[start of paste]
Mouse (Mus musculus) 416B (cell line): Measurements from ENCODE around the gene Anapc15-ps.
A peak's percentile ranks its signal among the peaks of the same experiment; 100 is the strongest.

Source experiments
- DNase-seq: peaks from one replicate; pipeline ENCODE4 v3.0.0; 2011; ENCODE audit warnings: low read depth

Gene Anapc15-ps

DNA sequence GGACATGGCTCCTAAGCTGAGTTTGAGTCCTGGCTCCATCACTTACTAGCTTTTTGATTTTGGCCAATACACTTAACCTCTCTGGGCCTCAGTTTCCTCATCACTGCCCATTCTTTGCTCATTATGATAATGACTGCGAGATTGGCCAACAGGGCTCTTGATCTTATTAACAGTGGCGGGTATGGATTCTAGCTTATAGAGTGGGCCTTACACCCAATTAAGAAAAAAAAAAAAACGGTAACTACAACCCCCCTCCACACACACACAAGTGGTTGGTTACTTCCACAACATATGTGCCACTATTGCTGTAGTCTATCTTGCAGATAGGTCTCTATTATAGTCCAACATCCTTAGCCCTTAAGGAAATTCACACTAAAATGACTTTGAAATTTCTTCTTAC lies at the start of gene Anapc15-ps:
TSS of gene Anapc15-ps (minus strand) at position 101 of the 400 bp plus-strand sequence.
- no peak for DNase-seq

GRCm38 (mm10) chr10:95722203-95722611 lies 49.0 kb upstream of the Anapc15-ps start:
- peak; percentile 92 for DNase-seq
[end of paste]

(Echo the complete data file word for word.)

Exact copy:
Mouse (Mus musculus) 416B (cell line): Measurements from ENCODE around the gene Anapc15-ps.
A peak's percentile ranks its signal among the peaks of the same experiment; 100 is the strongest.

Source experiments
- DNase-seq: peaks from one replicate; pipeline ENCODE4 v3.0.0; 2011; ENCODE audit warnings: low read depth

Gene Anapc15-ps

DNA sequence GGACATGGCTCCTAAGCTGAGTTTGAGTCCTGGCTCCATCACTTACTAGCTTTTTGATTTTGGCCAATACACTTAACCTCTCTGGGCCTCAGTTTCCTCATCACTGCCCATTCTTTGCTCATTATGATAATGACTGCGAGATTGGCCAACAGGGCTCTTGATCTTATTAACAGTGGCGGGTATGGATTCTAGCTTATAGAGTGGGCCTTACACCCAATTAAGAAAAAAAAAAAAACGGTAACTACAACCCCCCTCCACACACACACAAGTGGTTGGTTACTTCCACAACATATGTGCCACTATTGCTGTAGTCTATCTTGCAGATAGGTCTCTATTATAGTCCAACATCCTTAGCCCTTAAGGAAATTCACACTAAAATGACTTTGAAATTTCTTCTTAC lies at the start of gene Anapc15-ps:
TSS of gene Anapc15-ps (minus strand) at position 101 of the 400 bp plus-strand sequence.
- no peak for DNase-seq

GRCm38 (mm10) chr10:95722203-95722611 lies 49.0 kb upstream of the Anapc15-ps start:
- peak; percentile 92 for DNase-seq